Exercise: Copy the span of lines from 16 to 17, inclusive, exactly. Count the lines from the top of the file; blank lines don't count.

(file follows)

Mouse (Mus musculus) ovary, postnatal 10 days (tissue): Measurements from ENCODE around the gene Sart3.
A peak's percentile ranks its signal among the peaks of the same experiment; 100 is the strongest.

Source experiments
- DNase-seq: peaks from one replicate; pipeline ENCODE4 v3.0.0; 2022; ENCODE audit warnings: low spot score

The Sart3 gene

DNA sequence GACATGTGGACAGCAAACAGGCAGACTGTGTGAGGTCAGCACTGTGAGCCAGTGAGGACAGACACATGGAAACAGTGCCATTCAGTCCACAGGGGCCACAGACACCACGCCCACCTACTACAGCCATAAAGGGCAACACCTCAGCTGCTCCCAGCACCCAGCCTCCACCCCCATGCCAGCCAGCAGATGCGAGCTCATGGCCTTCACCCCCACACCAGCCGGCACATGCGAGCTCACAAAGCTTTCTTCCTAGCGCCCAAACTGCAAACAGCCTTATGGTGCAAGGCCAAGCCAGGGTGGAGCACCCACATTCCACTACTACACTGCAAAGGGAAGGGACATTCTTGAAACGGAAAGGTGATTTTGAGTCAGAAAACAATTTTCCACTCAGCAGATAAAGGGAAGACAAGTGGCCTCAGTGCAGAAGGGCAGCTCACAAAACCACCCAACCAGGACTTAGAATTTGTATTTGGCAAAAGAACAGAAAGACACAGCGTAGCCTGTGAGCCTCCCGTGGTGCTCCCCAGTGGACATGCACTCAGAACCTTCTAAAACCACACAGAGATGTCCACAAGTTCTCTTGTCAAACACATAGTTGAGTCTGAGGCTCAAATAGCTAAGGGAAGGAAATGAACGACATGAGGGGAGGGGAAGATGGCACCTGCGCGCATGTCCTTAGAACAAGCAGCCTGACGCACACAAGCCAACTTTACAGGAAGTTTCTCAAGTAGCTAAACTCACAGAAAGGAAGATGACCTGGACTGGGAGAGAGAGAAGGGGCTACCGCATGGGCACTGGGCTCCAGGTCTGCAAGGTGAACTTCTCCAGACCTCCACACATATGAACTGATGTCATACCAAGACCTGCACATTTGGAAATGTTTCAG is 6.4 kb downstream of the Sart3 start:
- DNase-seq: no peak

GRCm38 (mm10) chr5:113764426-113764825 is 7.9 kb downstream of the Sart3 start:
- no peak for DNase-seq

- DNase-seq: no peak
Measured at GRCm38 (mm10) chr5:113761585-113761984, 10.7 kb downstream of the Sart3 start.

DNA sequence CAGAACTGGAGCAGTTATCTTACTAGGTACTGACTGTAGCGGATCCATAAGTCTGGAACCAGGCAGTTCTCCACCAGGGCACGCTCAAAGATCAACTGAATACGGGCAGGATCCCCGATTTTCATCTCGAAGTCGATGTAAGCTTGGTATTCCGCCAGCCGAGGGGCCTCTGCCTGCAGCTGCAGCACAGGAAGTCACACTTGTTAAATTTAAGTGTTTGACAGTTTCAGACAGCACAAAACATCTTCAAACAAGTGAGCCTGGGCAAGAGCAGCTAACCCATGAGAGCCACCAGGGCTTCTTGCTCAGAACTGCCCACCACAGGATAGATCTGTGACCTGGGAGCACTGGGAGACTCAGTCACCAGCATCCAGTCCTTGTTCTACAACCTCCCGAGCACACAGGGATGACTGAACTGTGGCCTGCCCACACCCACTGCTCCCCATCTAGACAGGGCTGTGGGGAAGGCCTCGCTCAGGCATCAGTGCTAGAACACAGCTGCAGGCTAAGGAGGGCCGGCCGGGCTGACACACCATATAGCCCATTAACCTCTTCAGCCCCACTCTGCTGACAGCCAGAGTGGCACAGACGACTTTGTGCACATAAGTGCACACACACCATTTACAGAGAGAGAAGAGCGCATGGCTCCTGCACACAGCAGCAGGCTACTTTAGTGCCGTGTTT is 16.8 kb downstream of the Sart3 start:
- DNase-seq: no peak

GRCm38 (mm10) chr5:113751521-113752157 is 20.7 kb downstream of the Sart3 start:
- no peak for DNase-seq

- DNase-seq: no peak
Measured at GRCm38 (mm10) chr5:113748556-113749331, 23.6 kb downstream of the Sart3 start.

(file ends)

- DNase-seq: no peak
Measured at GRCm38 (mm10) chr5:113748556-113749331, 23.6 kb downstream of the Sart3 start.